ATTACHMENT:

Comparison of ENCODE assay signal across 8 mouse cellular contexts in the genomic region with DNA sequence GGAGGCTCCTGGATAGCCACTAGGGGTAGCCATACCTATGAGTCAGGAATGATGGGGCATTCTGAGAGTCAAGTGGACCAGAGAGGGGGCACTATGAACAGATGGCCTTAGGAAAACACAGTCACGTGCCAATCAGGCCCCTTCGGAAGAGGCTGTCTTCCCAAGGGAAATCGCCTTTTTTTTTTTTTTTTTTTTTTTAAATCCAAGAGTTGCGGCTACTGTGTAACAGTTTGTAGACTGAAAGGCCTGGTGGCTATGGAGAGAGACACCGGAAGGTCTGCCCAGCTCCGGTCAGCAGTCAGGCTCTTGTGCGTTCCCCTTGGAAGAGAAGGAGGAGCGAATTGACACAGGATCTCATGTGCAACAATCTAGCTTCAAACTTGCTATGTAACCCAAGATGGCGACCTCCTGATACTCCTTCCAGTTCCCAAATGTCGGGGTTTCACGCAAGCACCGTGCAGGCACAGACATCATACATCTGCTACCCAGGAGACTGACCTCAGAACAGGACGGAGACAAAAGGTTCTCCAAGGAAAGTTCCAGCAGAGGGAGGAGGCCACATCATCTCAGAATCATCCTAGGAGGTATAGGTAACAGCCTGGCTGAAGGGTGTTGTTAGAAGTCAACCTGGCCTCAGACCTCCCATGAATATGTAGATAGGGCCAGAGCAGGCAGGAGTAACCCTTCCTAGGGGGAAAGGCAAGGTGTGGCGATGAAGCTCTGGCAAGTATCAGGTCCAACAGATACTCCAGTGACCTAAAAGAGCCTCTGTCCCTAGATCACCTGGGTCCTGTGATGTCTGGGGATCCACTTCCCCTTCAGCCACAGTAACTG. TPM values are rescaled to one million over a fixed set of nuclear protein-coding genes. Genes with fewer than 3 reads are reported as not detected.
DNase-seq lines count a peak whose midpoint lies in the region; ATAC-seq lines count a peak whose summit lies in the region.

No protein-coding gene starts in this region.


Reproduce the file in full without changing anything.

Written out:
Comparison of ENCODE assay signal across 8 mouse cellular contexts in the genomic region with DNA sequence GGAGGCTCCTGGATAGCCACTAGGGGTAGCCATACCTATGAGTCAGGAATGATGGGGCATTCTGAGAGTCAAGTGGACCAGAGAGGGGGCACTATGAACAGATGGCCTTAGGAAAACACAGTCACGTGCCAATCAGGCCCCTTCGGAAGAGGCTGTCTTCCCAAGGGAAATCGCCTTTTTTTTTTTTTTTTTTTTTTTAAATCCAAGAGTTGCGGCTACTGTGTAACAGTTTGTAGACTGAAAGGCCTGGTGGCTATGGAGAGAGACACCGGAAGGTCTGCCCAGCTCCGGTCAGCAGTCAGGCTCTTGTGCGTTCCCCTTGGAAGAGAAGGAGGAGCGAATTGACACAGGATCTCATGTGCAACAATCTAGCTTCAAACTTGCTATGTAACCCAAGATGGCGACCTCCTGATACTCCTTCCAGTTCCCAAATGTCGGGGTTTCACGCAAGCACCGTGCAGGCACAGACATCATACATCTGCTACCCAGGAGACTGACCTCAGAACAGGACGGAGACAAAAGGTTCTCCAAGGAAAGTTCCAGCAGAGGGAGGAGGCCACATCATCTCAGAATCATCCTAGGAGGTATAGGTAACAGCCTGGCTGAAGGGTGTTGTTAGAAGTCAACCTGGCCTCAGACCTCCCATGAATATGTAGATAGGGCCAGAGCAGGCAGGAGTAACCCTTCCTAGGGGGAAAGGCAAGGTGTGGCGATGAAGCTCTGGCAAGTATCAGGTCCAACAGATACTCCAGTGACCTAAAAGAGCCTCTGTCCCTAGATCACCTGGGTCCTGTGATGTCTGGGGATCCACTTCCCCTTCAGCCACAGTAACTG. TPM values are rescaled to one million over a fixed set of nuclear protein-coding genes. Genes with fewer than 3 reads are reported as not detected.
DNase-seq lines count a peak whose midpoint lies in the region; ATAC-seq lines count a peak whose summit lies in the region.

No protein-coding gene starts in this region.